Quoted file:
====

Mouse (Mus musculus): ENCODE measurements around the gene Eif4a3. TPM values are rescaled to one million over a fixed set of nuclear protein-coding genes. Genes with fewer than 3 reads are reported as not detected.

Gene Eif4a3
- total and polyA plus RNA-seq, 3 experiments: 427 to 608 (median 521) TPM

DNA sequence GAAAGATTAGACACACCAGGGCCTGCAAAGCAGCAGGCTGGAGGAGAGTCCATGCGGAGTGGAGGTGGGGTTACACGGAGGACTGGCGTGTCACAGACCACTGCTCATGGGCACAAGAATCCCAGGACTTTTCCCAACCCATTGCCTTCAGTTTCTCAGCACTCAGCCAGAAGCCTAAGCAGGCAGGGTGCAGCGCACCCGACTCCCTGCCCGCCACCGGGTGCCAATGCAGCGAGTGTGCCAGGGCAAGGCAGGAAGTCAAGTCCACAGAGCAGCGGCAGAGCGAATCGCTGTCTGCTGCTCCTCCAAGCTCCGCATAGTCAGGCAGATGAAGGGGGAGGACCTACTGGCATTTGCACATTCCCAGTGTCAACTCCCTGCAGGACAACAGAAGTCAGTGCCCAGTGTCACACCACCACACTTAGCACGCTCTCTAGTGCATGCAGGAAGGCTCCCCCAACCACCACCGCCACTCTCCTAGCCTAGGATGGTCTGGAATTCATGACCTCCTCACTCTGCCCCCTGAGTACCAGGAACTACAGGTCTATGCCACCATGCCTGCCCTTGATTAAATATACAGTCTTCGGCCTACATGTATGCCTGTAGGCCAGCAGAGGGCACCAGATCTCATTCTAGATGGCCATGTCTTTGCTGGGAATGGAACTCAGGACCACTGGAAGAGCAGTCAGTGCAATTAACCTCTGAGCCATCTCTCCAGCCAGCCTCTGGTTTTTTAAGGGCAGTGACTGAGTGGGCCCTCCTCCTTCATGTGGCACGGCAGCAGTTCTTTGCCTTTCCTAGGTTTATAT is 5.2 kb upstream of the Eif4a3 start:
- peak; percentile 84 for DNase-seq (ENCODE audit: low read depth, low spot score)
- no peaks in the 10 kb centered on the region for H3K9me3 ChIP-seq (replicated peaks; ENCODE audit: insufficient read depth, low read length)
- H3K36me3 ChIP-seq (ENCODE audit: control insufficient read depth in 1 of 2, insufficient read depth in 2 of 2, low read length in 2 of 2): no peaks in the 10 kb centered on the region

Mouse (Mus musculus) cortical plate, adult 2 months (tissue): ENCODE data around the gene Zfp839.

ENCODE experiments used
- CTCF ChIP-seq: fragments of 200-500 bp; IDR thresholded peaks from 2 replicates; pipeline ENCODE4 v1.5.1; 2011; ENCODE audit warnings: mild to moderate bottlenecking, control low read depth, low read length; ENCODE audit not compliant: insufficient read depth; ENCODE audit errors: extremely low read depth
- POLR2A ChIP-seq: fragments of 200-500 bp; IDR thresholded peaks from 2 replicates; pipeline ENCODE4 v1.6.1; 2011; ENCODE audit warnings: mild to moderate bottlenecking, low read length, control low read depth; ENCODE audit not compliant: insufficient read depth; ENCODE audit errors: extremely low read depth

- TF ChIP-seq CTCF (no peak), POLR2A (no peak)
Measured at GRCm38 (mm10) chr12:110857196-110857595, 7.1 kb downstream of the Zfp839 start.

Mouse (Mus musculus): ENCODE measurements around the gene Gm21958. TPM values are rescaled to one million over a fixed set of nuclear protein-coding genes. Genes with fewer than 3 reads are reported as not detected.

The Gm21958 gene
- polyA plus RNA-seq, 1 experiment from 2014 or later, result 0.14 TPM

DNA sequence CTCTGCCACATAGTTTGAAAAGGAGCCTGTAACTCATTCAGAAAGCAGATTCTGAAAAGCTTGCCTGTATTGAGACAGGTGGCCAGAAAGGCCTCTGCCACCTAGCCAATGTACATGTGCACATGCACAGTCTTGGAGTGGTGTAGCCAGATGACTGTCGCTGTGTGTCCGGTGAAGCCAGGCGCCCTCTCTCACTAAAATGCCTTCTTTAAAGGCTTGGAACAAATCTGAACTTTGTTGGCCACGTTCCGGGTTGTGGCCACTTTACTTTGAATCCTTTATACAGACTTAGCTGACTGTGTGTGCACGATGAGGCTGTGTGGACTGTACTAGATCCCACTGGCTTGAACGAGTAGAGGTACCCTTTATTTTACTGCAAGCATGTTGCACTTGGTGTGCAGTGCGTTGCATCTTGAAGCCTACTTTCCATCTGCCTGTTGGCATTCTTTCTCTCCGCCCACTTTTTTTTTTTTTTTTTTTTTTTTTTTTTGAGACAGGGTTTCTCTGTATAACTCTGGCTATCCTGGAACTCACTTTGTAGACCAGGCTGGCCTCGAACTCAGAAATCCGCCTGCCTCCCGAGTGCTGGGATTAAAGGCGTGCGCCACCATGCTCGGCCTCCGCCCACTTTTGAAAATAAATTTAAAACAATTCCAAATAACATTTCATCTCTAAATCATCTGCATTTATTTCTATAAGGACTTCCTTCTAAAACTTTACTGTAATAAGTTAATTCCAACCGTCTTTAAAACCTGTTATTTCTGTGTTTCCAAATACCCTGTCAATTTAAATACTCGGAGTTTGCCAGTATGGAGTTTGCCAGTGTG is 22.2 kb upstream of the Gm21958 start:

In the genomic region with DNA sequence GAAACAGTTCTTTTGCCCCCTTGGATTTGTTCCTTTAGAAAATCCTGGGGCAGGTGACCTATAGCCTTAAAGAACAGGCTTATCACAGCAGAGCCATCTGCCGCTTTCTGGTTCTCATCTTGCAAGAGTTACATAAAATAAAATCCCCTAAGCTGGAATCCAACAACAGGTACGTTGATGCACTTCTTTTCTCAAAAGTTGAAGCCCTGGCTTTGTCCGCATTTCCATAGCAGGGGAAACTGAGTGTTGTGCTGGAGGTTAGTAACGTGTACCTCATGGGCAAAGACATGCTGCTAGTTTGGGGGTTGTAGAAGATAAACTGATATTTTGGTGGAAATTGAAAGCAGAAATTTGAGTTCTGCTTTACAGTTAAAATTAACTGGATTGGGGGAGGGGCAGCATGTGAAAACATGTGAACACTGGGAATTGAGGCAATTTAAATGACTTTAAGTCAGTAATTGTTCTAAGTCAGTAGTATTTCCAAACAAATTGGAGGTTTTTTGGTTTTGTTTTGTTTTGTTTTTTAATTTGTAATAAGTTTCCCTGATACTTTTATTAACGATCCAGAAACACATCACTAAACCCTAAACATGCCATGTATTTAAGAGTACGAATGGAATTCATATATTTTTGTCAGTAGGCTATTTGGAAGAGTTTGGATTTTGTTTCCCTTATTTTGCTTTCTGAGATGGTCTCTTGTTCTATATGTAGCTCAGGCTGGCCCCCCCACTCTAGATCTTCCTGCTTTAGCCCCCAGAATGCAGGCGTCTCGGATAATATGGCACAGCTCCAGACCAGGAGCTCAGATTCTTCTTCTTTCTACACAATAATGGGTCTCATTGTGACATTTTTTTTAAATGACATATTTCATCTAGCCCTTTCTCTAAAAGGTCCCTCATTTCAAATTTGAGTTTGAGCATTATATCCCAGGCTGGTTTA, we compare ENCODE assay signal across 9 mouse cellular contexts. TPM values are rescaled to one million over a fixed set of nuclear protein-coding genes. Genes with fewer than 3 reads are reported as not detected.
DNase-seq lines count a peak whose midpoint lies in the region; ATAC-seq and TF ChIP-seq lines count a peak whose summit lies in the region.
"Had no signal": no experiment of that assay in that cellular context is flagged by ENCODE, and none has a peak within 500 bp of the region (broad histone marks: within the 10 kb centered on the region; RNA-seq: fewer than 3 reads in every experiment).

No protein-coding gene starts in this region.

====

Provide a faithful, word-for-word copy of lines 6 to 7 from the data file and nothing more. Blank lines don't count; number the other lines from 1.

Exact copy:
- no peaks in the 10 kb centered on the region for H3K9me3 ChIP-seq (replicated peaks; ENCODE audit: insufficient read depth, low read length)
- H3K36me3 ChIP-seq (ENCODE audit: control insufficient read depth in 1 of 2, insufficient read depth in 2 of 2, low read length in 2 of 2): no peaks in the 10 kb centered on the region